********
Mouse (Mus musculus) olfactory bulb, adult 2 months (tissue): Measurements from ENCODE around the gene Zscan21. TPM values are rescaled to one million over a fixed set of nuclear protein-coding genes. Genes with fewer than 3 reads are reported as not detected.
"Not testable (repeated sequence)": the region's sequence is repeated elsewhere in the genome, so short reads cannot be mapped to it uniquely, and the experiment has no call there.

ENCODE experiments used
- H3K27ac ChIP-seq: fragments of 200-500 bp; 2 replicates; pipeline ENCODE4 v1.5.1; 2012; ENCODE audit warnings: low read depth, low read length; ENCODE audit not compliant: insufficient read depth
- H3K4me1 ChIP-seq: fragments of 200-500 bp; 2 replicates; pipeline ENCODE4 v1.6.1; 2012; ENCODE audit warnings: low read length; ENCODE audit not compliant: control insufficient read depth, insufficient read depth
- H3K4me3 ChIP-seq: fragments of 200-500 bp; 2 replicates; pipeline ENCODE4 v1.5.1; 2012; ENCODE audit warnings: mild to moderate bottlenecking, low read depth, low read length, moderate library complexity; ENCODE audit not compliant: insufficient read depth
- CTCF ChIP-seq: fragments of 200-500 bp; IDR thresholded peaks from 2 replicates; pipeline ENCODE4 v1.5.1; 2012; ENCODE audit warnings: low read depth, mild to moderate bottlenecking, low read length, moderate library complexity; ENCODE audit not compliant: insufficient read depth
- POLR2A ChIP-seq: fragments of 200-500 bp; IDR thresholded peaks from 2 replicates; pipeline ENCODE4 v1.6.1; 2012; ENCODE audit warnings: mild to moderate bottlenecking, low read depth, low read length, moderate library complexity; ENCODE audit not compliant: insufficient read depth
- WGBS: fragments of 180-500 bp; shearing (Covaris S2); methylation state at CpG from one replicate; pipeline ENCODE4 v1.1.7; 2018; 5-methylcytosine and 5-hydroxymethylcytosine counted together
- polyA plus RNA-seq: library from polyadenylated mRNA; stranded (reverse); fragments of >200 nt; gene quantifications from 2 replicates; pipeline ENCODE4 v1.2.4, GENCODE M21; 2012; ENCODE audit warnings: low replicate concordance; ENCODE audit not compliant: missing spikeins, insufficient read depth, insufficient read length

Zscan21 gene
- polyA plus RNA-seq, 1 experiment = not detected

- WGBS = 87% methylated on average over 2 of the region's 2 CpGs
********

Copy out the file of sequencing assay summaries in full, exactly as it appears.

Mouse (Mus musculus) olfactory bulb, adult 2 months (tissue): Measurements from ENCODE around the gene Zscan21. TPM values are rescaled to one million over a fixed set of nuclear protein-coding genes. Genes with fewer than 3 reads are reported as not detected.
"Not testable (repeated sequence)": the region's sequence is repeated elsewhere in the genome, so short reads cannot be mapped to it uniquely, and the experiment has no call there.

ENCODE experiments used
- H3K27ac ChIP-seq: fragments of 200-500 bp; 2 replicates; pipeline ENCODE4 v1.5.1; 2012; ENCODE audit warnings: low read depth, low read length; ENCODE audit not compliant: insufficient read depth
- H3K4me1 ChIP-seq: fragments of 200-500 bp; 2 replicates; pipeline ENCODE4 v1.6.1; 2012; ENCODE audit warnings: low read length; ENCODE audit not compliant: control insufficient read depth, insufficient read depth
- H3K4me3 ChIP-seq: fragments of 200-500 bp; 2 replicates; pipeline ENCODE4 v1.5.1; 2012; ENCODE audit warnings: mild to moderate bottlenecking, low read depth, low read length, moderate library complexity; ENCODE audit not compliant: insufficient read depth
- CTCF ChIP-seq: fragments of 200-500 bp; IDR thresholded peaks from 2 replicates; pipeline ENCODE4 v1.5.1; 2012; ENCODE audit warnings: low read depth, mild to moderate bottlenecking, low read length, moderate library complexity; ENCODE audit not compliant: insufficient read depth
- POLR2A ChIP-seq: fragments of 200-500 bp; IDR thresholded peaks from 2 replicates; pipeline ENCODE4 v1.6.1; 2012; ENCODE audit warnings: mild to moderate bottlenecking, low read depth, low read length, moderate library complexity; ENCODE audit not compliant: insufficient read depth
- WGBS: fragments of 180-500 bp; shearing (Covaris S2); methylation state at CpG from one replicate; pipeline ENCODE4 v1.1.7; 2018; 5-methylcytosine and 5-hydroxymethylcytosine counted together
- polyA plus RNA-seq: library from polyadenylated mRNA; stranded (reverse); fragments of >200 nt; gene quantifications from 2 replicates; pipeline ENCODE4 v1.2.4, GENCODE M21; 2012; ENCODE audit warnings: low replicate concordance; ENCODE audit not compliant: missing spikeins, insufficient read depth, insufficient read length

Zscan21 gene
- polyA plus RNA-seq, 1 experiment = not detected

- WGBS = 87% methylated on average over 2 of the region's 2 CpGs